The centrality of Halliday's commitment to clear language was in part derived from Maxine Rodinson, the French Marxist orientalist whom he so much admired.35 It is no coincidence that Halliday closes his 2005 book on the Middle East and International Relations with a quote from Rodinson: ‘Firstly I appeal for your lucidity. Myths may be useful for certain mobilizations, but they end up by mystifying, blinding and misleading the very people who manipulate them. To retreat into myths, especially the use of the past to elucidate today's problems, is another sign of weakness’ (Rodinson, 1979: 160 quoted in Halliday, 2005a: 323).36


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Halliday formally retired from LSE in 2008, developing his fellowship on internationalism into a series of new projects in Barcelona where he joined the Institució Catalana de Recerca i Estudis Avançats (ICREA), becoming a research professor at the Institut Barcelona d’Estudis Internacionals (IBEI), perfecting his Spanish and rapidly acquiring Catalan.37

Probably more than any other figure who emerged from Europe's New Left, Halliday's life and work reflected the progressive evolution of rights-based internationalism, rooted in both a critique of capitalism and a belief in the emancipatory potentials of Enlightenment rationality and principles. In the introduction to the final book he worked on, he himself defined his work as ‘part of the broader challenge of our times, that of enabling people to comprehend, and hence in some measure better control, the events and world that surround them’ (2011c: xiv).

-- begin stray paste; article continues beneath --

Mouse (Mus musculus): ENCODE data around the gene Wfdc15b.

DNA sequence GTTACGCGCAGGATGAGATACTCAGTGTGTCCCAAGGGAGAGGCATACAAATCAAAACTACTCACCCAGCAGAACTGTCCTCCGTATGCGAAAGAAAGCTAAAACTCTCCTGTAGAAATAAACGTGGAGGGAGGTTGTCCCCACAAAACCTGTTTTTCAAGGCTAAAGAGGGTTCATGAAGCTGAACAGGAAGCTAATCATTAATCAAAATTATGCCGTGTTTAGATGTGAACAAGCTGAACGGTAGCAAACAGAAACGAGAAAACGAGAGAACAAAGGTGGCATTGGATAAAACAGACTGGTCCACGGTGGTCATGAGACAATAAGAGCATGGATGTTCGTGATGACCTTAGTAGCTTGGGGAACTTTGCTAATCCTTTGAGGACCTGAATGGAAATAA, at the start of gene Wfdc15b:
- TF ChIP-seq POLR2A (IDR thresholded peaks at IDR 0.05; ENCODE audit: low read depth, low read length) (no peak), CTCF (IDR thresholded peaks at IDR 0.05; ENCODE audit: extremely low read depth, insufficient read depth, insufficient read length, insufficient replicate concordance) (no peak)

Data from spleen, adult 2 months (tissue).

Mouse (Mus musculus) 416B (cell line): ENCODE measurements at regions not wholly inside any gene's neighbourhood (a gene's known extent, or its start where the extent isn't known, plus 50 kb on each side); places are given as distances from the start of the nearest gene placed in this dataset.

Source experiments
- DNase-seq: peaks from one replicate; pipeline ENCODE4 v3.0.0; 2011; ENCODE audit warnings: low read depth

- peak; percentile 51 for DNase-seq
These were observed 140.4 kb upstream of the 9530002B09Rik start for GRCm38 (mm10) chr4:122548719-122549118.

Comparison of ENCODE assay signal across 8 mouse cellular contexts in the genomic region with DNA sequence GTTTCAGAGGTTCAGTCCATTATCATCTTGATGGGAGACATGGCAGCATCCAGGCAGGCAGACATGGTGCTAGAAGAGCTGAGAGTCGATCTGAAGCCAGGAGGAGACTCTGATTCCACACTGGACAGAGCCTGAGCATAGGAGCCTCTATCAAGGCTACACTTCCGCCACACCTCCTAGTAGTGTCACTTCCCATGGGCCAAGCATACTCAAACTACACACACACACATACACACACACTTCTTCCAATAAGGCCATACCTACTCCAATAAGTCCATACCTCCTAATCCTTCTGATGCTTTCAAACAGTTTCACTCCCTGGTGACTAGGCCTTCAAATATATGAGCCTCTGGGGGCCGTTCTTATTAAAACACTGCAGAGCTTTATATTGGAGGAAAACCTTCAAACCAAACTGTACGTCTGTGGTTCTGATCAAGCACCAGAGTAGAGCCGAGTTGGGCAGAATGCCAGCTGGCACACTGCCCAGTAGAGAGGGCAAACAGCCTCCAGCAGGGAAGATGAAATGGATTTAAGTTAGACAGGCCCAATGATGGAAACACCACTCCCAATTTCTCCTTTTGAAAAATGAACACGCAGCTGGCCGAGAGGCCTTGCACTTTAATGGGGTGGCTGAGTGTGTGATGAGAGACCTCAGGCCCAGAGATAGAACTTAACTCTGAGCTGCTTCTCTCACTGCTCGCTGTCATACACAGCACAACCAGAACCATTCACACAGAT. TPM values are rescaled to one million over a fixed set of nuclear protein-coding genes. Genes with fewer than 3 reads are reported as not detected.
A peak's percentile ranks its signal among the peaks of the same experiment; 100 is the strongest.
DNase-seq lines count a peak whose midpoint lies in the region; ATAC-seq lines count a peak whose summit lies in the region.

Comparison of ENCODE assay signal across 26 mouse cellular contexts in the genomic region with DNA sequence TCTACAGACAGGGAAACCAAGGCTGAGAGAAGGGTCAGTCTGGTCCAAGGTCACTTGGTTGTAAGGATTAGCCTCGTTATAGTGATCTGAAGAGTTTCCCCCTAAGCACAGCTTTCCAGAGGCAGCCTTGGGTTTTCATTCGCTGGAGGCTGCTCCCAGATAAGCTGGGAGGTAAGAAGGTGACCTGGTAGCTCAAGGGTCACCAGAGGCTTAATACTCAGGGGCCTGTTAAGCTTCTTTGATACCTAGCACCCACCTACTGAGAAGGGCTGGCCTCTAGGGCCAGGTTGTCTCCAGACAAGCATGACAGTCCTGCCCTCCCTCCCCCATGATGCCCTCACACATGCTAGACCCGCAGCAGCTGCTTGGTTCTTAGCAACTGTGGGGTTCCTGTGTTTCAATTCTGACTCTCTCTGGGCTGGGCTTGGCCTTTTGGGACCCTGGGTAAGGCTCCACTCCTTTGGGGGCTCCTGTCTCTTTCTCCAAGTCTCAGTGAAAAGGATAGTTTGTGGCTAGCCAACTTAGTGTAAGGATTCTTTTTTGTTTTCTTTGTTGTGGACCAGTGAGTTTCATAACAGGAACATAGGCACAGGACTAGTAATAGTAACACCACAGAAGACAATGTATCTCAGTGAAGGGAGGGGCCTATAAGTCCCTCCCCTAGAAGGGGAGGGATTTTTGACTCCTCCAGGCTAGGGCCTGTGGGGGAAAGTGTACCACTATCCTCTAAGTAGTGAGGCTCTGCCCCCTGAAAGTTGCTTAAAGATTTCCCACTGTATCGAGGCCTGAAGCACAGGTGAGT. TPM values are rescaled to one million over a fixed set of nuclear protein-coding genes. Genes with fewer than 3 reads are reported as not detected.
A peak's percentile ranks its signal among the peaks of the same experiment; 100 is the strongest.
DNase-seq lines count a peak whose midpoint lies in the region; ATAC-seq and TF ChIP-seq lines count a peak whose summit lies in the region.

The agendas sketched by Halliday's own political trajectory are likely to remain pertinent for decades to come. In what has been termed an evolution from ‘revolutionary to liberal internationalism’, his work can be interpreted as having evolved via a progressive debunking of orthodox, anti-imperialist leftism in the 1970s to a world view and praxis of complex solidarity anchored in a belief in universal human rights. This shift occurred via constant reappraisal and critical assessment of his own and others’ past work against changing international realities, in order to arrive at a set of political positions which has been termed ‘an eclectic combination of radical liberalism with a residual historical materialism’ (Colas, 2011: 1065).